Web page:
Inverse reconstruction of epicardial potentials from simulated ECG potentials

Epicardial potentials (P epi) were calculated from the ECG potentials (P bs) using P epi = (T T T + λ 2 I)−1 T T P bs where T is the forward transfer matrix and λ is the regularisation strength, initially determined by simulation with patient-specific geometries. For all electrode configurations, the correlation between the initial source epicardial potentials (used for the simulation of ECG potentials) and the reconstructed epicardial potentials was computed. In addition, for all electrode configurations, correlation was calculated for 16 identical points on the anterior epicardium. These values were plotted in a graph to visualize correlation trends. To exclude systematic errors due to grid artefacts, all computations were performed on different grids.

Four different electrode configurations were used in the simulations (Fig. 3).

Fig. 3
figure3

Anterior view of the thorax. Four different electrode configurations were used for the simulation part of the study: 252 electrodes surrounding the thorax, 62 surrounding the thorax, 62 concentrated (inter-electrode distance 30 mm) and super-concentrated (inter-electrode distance 20 mm). The yellow markers on the 3D thorax model represent the electrodes

Reference configuration 252 electrodes surrounding the thorax. This configuration served as a reference, since this number of electrodes is the current standard in body surface potential mapping (BSPM).

Configuration I 62 electrodes surrounding the thorax.

Configuration II 62 concentrated (30 mm inter-electrode distance) electrodes directly overlaying the heart.

Configuration III 62 super-concentrated (20 mm inter-electrode distance) electrodes directly overlaying the heart.

Inverse reconstruction of recorded human data

Study population

Three different electrode layouts were subsequently used to record data in three healthy volunteers (mean age 28 ± 1 years).

To evaluate the localization error and size of the smallest visible detail, four male patients (mean age 58 ± 12 years old) with an implanted MRI-conditional DDD pacemaker system (Advisa MRI™ Surescan®, Medtronic Inc., Minneapolis, MN, USA) and a structurally normal heart were enrolled. Patient characteristics are provided in Table 1. The RV lead tip was positioned either in the RV apex (2 patients), or in the right ventricular outflow tract (RVOT) (2 patients).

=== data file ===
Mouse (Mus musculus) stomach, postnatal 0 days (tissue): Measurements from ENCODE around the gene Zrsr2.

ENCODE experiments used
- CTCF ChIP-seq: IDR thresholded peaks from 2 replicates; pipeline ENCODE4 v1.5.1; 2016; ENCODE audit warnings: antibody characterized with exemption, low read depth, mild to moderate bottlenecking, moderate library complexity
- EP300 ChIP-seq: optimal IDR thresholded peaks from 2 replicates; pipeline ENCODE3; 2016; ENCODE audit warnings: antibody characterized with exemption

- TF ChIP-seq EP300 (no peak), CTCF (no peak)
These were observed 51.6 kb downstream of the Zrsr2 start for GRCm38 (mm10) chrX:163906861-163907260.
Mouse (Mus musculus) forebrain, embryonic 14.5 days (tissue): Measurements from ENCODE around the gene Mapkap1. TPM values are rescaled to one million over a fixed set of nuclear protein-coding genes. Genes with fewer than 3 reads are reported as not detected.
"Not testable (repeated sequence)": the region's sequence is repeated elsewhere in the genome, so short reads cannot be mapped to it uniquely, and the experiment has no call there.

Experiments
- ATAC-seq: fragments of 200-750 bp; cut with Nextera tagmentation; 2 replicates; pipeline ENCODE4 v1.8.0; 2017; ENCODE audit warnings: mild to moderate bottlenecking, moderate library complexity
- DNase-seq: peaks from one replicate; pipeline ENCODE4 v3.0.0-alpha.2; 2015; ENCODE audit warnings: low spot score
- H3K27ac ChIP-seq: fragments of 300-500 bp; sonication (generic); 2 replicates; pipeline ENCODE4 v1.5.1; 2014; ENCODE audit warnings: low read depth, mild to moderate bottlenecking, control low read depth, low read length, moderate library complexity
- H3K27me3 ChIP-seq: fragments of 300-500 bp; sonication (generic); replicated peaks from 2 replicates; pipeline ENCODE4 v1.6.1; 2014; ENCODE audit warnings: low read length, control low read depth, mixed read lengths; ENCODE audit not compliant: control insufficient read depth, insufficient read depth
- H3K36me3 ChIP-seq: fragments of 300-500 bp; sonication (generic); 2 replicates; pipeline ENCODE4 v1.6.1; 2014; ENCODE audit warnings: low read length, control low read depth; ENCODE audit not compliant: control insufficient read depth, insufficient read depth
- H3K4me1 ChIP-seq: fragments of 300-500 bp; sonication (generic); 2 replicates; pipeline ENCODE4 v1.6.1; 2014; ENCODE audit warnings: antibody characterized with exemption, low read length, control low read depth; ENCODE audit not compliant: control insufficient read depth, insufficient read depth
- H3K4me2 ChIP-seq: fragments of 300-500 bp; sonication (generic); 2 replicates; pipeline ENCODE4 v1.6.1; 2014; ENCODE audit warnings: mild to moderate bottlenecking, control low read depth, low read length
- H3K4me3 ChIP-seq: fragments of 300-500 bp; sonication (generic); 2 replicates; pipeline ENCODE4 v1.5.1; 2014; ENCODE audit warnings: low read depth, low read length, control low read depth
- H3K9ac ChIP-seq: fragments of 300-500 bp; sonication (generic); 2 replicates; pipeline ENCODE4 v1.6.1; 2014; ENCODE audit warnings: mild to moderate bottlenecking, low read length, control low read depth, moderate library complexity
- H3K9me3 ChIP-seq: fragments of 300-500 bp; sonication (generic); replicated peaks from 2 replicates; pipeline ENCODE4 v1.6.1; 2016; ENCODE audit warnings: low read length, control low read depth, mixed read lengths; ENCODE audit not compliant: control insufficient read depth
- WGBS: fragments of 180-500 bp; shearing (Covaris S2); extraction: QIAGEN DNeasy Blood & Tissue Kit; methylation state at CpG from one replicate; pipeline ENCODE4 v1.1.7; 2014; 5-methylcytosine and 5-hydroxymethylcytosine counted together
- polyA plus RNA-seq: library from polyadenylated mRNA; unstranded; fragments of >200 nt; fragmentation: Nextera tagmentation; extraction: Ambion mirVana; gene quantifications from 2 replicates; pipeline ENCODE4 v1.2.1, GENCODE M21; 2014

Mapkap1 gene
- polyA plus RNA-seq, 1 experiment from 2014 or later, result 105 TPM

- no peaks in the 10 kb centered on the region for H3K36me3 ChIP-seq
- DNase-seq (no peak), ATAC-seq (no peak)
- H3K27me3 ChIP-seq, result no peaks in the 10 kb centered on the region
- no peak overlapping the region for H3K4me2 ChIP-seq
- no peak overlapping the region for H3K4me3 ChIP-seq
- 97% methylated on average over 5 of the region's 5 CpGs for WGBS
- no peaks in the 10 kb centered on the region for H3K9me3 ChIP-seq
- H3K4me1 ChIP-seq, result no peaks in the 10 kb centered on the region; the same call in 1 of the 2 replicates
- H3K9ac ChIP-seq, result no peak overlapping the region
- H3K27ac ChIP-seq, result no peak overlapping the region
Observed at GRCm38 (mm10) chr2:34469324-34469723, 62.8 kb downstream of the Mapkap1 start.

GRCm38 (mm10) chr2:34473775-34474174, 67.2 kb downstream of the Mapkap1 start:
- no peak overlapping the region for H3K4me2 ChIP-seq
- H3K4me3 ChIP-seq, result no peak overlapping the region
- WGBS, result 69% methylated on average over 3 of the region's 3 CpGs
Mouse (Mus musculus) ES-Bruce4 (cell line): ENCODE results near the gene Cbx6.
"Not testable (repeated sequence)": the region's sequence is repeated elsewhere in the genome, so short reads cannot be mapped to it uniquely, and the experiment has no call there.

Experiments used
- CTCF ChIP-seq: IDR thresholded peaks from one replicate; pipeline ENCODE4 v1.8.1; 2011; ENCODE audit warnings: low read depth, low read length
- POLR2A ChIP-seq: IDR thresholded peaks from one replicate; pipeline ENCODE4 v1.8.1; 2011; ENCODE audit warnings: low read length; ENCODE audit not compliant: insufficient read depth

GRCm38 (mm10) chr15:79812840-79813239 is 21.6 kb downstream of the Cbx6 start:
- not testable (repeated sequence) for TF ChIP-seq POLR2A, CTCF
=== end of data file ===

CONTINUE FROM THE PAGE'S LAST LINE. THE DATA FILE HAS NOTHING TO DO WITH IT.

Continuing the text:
Table 1 Patient characteristics

Written informed consent was obtained from all participants. This study complied with the declaration of Helsinki and received approval from the local ethical committee and the institutional scientific board.

Body surface potential mapping

Three different electrode layouts were used to record data in the healthy volunteers.

Configuration I 62 electrodes surrounding the thorax.

Configuration II 62 concentrated (30 mm inter-electrode distance) electrodes directly overlaying the heart.

Configuration III 62 super-concentrated (20 mm inter-electrode distance) electrodes directly overlaying the heart.

BSP were recorded using a 65-channel (62 thorax electrodes) ActiveTwo BSPM system with passive electrodes and shielded cables (BioSemi BV, Amsterdam, The Netherlands). A sampling rate of 2048 Hz was selected and every data acquisition was performed for 60 s.

In the pacemaker patients, BSP were recorded using the 62 super-concentrated electrode configuration (configuration III). Potentials were recording during right ventricular (RV) pacing at a rate exceeding the intrinsic rate with at least 15 beats/min (paced AV-delay 70 ms).

Every BSP recording was immediately followed by an MRI scan in order to register the electrode positions to the anatomy of the volunteer.

Magnetic resonance imaging

After each BSPM recording, MRI markers were applied to replace all torso electrodes. These markers were used to locate the electrode positions on the MRI images, thereby minimizing the systematic error in the inverse procedure.

Axial, coronal and sagittal anatomical images were obtained using a Turbo Spin Echo (black blood) sequence during breath hold (slice thickness 6 mm, no gap between slices).

MRI was performed on a Siemens Aera 1.5 Tesla MRI scanner (Siemens Healthcare, Erlangen, Germany).

For patients with an implanted pacemaker, pacing thresholds, P- and R-wave amplitude and lead impedance were determined before entering the MRI room and the pacemaker system was programmed into MRI SureScan® mode [17]. These parameters were again determined after the examination and compared to the initial values. Finally, original programming of the pacemaker was restored.

Inverse reconstruction of recorded ECG data

From the MRI images, a 3D thorax model was constructed comprising the epicardial surface and the thorax volume conductor, accounting for lungs, liver and spleen. Epicardial potentials were calculated from the recorded BSP (P bs) using P epi = (T T T + λ 2 I)−1 T T P bs, where T is the forward transfer matrix and λ is the regularisation strength. Following each BSP recording, epicardial activation sequences were inversely reconstructed and visualized.

Evaluation of the quality of the inverse results

To evaluate the quality of the results, ECGs were reconstructed from the inverse by forward transformation. The correlation between the recorded ECG potentials and the computed ECG potentials was subsequently determined.

Note that while an a priori activation model was used for simulations to optimize the electrode positioning, no such model was used to perform the inverse reconstruction from recorded human BSP.